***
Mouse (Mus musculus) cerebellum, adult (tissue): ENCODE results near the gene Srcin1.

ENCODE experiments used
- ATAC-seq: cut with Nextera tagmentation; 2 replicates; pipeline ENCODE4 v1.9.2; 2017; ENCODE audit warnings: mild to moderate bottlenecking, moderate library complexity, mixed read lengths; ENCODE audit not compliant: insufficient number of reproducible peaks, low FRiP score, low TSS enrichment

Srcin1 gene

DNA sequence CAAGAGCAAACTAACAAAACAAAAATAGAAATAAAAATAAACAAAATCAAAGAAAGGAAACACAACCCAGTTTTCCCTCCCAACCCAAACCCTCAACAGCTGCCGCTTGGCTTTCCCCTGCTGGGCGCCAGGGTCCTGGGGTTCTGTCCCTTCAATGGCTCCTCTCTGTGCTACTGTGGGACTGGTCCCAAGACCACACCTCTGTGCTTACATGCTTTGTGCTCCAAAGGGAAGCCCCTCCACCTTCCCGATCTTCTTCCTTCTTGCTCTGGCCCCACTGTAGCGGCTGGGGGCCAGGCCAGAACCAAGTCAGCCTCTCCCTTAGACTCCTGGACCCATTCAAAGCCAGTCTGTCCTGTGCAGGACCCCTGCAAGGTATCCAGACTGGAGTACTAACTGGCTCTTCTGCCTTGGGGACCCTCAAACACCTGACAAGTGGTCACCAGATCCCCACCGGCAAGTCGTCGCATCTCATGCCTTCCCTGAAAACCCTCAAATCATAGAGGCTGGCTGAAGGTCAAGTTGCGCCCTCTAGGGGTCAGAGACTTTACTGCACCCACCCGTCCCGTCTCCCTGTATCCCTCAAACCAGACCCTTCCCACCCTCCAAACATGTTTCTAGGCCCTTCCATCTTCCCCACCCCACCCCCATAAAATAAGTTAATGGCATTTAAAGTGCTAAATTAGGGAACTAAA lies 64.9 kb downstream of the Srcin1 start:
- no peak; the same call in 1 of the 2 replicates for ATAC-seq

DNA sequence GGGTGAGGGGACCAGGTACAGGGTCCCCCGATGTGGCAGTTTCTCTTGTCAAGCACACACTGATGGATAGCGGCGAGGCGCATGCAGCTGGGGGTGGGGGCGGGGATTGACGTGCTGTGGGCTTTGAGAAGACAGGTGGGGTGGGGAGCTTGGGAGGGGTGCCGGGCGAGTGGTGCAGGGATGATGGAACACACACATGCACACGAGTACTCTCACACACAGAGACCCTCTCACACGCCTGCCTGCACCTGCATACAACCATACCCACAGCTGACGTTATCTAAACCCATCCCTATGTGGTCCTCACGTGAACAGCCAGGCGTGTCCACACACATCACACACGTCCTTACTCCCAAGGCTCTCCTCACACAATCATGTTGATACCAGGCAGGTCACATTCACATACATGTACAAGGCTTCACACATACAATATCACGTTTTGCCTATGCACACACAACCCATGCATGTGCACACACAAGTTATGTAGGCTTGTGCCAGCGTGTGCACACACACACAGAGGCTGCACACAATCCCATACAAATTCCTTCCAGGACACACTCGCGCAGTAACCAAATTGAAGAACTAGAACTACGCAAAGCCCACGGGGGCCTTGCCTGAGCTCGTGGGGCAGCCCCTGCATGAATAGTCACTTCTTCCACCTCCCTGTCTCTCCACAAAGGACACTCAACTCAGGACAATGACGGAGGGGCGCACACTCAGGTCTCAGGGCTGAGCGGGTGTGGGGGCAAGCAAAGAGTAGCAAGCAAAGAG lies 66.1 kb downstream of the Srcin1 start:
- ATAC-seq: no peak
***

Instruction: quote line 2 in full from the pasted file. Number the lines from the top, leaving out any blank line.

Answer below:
ENCODE experiments used